Friday, May 11, 2007

Notes from Sheldon Goldberg

Sheldon Goldberg sent along a message to be put up on the blog that gives some background to his work on the independent scene. He also suggested folks read his short blog posts here and here.

From Sheldon:

Thank you to all you MIT students for reading this. I suggested to Sam, that since class time is limited and the subject matter so broad, I would give you some links to some of my blog posts and this document you’re reading now. The blog posts cover the subject of “independent wrestling” – what it is, what that broad and general term means and what that expansive category contains. This document will be specific to my company, New England Championship Wrestling – how and why it started, what its goals are and what we’ve gone through along the way.

Some of what I’d also like to touch on with you is the future of this professional wrestling business as I envision it.

I am really looking forward to meeting you all in person and getting further in depth on some of these topics that I’ll be covering with you.

Before I get down to business, let me say that you have had an extraordinary opportunity to learn about the sport and business of professional wrestling from some of the greatest members of its ranks. I told Sam Ford in a recent e-mail, that you’ve probably had more and better schooling on pro wrestling than a good deal of the people who are actually in it. Following J.R. and Mick Foley might seem like a daunting task, but I find that to be an exciting prospect and look forward to some well-informed dialogue.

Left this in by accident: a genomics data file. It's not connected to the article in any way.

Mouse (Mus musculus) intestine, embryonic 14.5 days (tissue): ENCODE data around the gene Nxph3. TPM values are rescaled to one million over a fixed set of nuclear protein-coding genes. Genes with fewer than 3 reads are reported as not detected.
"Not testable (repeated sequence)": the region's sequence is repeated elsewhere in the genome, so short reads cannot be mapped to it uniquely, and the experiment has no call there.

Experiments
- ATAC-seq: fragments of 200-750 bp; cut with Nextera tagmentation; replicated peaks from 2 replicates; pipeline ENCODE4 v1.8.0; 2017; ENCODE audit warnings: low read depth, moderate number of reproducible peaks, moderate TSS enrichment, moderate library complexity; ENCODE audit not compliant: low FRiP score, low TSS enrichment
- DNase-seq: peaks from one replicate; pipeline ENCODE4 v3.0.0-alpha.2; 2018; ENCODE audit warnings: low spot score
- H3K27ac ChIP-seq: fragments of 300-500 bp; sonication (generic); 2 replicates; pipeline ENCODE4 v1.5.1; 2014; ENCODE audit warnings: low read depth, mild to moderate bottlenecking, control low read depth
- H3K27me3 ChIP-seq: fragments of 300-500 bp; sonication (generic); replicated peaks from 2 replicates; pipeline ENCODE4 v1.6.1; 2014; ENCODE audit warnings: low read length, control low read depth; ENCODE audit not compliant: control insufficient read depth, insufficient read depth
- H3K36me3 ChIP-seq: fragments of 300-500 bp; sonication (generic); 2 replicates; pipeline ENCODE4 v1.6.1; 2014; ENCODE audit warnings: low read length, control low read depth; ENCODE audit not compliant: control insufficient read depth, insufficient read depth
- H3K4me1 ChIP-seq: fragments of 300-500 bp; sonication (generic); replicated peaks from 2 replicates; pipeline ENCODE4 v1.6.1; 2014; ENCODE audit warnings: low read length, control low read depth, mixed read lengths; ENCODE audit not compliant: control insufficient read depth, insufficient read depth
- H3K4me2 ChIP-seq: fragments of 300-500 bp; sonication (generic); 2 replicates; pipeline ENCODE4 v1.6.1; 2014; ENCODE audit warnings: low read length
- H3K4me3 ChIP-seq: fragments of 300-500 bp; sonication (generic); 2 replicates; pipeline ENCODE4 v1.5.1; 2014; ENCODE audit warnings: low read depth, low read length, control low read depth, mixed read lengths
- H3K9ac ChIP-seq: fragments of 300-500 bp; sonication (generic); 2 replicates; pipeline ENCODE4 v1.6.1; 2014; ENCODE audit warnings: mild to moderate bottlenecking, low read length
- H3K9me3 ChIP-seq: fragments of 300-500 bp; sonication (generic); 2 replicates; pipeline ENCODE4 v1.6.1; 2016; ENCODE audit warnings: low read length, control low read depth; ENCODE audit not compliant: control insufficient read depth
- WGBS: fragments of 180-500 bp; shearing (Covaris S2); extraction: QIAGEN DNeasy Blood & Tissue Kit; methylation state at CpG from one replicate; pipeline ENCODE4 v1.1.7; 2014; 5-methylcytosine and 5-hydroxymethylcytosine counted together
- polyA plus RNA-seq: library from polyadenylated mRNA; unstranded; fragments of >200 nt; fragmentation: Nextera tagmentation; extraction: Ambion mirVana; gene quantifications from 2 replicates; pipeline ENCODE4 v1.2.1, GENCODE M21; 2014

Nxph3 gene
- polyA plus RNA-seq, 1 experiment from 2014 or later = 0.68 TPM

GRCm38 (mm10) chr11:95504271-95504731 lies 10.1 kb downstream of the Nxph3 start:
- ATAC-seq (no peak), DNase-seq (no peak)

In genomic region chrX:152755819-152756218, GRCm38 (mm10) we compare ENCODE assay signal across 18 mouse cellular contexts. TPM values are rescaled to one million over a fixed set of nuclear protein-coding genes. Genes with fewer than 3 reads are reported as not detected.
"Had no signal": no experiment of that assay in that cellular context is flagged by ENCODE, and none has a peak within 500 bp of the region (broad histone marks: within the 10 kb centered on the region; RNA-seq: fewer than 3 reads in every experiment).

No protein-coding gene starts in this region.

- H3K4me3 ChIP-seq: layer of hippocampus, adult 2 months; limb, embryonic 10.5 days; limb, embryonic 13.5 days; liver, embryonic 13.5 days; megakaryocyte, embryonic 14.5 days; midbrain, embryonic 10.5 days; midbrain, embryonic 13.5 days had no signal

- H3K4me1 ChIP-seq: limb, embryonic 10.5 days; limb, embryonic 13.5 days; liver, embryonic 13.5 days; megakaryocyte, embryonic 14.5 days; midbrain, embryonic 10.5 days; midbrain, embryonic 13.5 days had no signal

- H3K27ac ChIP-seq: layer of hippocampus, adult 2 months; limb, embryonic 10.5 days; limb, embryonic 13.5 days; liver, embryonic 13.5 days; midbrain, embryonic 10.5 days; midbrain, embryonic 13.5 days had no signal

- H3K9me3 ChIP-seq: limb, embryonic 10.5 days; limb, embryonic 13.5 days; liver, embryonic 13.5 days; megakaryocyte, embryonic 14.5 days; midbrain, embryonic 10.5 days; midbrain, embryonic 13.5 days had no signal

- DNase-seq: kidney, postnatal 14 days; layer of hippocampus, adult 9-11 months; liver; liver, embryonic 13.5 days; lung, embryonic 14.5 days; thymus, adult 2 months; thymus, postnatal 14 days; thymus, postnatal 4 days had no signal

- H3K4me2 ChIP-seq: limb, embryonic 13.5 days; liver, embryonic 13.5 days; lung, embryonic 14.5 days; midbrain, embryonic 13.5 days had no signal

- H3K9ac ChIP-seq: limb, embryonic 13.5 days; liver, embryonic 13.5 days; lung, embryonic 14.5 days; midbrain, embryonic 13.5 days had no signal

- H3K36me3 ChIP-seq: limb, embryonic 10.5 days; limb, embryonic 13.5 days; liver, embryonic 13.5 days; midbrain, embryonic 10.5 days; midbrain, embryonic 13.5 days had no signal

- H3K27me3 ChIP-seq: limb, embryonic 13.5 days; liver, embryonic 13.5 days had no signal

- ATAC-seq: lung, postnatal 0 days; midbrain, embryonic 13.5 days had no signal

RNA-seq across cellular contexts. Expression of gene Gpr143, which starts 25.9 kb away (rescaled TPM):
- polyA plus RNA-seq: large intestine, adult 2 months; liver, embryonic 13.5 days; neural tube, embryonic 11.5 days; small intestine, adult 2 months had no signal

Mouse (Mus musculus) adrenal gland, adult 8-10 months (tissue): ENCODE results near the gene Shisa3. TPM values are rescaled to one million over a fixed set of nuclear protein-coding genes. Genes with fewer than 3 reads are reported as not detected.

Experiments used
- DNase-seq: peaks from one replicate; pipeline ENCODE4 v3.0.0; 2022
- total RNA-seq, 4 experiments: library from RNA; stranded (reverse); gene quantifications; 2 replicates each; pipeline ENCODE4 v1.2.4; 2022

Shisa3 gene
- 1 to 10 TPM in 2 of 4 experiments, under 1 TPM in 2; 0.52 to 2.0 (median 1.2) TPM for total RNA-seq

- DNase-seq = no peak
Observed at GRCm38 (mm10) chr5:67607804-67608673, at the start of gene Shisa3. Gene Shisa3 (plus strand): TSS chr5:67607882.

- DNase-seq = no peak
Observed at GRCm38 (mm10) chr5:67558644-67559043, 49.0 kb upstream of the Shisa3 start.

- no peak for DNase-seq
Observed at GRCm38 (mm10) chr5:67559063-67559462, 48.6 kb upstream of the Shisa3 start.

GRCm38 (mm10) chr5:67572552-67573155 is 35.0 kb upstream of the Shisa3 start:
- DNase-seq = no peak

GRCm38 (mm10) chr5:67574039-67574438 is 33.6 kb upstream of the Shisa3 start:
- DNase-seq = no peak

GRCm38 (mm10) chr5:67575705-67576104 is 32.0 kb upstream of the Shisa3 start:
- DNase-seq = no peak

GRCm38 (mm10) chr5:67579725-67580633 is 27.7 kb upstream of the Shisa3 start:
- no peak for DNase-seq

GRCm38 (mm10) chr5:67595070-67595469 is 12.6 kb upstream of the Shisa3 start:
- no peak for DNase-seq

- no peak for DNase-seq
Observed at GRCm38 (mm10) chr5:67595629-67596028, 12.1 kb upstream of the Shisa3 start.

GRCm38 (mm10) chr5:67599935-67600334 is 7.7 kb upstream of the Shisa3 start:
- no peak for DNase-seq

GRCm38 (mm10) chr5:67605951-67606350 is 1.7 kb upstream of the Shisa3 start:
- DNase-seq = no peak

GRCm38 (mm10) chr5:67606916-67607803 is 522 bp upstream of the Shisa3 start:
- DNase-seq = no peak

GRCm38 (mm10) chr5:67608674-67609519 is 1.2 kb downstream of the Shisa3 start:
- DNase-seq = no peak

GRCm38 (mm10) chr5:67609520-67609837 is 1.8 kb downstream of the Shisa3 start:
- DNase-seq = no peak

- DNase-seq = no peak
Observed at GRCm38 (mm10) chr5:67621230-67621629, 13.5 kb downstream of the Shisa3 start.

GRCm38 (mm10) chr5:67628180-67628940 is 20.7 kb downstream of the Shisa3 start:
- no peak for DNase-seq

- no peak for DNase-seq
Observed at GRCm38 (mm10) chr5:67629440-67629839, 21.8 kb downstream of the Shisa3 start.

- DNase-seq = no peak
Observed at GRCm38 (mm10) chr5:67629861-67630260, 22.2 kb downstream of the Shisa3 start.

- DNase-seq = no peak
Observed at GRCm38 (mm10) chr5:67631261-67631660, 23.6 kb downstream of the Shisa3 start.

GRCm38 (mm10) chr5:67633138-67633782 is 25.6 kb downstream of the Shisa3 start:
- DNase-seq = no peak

Introduction to NECW – Playing The Changes

NECW was established in 2000. Prior to its formation, I had been in business with the late “Boston Bad Boy” Tony Rumble – a wrestler, manager and commentator for Mario Savoldi’s ICW promotion, which had national TV syndication in the late 80’s. After breaking away from Savoldi, Rumble started his own local promotion, initially called the Century Wrestling Alliance and later became NWA New England, the New England branch of the National Wrestling Alliance.

With the major territories disappearing and no controlling regional presence to take their place, anything other than WWF or WCW was considered “independent wrestling.” The absence of established wrestling companies promoting locally and regionally did two things: It lowered the entry standards, so that basically anyone who could put together a group of wrestlers, rent a ring and a building, could be a wrestling promoter. It also created an opportunity for those with the skills and knowledge to fill a niche that had been left behind by the national expansion era of pro wrestling.